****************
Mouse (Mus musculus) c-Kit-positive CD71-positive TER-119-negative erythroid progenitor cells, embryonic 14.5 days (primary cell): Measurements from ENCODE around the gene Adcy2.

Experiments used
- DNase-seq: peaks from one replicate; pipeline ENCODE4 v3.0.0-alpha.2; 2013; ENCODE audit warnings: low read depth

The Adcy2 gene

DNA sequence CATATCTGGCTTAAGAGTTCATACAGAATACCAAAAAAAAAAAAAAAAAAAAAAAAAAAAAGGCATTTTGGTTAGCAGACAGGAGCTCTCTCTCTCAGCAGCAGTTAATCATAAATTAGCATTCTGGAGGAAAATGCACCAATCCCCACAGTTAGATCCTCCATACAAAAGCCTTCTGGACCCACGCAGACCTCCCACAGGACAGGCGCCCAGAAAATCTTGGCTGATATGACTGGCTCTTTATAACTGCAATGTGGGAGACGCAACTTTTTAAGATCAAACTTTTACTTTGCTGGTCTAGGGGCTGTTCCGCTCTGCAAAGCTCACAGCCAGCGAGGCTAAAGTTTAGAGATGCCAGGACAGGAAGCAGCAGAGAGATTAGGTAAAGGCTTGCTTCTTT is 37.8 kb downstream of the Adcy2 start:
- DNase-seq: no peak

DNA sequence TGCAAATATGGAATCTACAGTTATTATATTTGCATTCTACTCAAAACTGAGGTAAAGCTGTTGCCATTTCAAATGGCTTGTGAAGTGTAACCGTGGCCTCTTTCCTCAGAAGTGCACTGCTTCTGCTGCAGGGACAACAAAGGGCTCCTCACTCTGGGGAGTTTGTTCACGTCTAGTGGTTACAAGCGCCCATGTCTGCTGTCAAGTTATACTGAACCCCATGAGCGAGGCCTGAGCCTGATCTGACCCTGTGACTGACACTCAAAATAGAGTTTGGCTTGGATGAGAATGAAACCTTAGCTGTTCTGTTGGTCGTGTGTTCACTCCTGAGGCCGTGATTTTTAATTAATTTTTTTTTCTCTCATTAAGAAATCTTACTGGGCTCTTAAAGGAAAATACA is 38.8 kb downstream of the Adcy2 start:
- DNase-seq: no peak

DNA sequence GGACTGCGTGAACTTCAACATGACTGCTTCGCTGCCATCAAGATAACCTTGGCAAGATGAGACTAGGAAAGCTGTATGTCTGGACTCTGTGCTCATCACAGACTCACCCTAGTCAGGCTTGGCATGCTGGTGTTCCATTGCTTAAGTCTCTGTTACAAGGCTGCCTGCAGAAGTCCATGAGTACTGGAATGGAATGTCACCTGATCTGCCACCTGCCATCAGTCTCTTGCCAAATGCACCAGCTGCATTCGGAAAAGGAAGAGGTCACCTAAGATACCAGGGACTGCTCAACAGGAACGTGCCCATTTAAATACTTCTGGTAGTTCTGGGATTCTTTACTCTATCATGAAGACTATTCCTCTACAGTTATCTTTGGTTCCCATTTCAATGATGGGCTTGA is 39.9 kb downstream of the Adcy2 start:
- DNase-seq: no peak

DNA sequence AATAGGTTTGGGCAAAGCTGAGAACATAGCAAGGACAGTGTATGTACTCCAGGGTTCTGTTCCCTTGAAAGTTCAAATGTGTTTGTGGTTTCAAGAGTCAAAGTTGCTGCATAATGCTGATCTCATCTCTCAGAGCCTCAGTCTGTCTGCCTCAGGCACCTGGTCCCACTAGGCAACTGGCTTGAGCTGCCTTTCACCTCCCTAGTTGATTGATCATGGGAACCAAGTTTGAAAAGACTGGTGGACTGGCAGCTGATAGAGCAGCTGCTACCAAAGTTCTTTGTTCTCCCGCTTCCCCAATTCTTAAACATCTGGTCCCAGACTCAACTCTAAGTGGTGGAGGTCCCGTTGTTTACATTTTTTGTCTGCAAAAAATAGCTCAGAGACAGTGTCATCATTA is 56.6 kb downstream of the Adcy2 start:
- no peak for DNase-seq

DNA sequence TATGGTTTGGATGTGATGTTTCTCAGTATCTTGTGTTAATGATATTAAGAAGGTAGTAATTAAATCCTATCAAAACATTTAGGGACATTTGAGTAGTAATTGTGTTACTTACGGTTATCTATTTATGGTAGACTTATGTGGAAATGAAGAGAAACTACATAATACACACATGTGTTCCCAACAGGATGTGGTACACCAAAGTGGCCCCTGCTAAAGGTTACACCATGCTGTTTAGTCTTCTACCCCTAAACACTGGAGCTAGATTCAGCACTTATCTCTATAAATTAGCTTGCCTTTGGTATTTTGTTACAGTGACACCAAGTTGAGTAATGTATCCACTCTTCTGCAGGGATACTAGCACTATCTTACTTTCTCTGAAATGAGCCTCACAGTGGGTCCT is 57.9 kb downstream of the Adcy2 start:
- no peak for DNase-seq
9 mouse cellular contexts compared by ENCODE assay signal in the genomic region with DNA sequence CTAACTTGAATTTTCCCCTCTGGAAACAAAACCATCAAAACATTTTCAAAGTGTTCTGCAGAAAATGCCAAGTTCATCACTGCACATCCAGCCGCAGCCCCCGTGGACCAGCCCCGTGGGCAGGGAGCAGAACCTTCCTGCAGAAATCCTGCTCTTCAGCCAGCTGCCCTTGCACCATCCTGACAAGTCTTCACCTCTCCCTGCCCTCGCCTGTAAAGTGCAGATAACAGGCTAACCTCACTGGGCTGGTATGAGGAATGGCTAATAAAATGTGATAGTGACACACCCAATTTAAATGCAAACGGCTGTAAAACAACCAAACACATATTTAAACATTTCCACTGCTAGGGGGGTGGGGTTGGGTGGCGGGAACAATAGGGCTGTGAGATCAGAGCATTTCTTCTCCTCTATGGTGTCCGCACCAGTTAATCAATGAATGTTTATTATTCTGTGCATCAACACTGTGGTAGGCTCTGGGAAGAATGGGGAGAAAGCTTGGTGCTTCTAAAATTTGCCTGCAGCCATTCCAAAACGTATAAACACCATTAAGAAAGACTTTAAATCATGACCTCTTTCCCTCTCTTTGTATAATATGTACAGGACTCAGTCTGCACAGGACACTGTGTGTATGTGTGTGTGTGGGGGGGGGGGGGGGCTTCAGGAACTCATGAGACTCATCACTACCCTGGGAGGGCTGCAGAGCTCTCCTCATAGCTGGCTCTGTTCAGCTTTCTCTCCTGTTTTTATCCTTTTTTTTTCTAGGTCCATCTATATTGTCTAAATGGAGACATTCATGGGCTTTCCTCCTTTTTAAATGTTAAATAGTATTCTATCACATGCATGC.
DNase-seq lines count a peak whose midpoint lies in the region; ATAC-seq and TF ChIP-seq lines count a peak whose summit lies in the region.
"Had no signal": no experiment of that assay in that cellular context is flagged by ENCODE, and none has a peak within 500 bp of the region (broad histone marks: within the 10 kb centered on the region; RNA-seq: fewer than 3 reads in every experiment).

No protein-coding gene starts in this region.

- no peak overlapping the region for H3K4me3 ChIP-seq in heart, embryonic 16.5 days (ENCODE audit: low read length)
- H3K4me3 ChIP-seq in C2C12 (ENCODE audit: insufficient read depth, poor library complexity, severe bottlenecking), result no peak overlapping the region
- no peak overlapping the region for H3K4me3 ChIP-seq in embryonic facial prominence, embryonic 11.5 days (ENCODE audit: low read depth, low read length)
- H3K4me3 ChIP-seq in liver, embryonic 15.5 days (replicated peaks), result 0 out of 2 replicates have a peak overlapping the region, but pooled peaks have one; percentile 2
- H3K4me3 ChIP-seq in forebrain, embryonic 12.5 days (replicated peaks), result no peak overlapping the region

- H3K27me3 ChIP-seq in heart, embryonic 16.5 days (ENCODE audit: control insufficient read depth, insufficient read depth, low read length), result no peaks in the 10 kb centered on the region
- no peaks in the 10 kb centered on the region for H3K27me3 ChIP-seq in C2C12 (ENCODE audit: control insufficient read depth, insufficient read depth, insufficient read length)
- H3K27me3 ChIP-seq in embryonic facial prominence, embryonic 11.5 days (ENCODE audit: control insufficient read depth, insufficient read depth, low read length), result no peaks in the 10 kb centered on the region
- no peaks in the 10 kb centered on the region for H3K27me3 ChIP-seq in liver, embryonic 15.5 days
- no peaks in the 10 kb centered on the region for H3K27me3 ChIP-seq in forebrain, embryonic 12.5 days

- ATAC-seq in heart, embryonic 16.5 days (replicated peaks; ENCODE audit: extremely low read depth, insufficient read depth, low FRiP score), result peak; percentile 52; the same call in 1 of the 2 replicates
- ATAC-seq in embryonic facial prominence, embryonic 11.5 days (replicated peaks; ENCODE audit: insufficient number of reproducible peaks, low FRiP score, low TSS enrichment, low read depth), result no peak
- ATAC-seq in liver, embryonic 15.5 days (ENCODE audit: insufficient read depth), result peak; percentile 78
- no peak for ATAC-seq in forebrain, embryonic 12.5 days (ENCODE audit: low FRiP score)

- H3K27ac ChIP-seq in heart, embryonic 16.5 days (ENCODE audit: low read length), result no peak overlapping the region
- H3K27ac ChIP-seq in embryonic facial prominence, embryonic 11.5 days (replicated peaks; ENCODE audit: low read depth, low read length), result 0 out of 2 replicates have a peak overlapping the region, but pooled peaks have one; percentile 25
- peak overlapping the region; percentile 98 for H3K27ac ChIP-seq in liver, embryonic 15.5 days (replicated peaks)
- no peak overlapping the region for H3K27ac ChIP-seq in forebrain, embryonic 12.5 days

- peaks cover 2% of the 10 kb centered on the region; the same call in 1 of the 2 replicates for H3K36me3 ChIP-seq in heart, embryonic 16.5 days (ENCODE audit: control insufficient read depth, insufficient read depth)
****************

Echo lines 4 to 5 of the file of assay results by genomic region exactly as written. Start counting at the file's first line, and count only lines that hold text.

The Adcy2 gene

DNA sequence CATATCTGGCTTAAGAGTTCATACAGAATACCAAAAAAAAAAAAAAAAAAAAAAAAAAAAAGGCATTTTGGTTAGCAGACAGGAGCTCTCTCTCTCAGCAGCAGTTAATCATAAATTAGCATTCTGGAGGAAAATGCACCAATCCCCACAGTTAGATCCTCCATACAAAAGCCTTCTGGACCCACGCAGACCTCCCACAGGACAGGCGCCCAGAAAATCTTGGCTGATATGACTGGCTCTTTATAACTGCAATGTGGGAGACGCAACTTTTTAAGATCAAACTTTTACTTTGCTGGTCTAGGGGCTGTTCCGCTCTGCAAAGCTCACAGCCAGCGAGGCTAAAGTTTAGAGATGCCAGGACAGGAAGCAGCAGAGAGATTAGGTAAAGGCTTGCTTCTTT is 37.8 kb downstream of the Adcy2 start: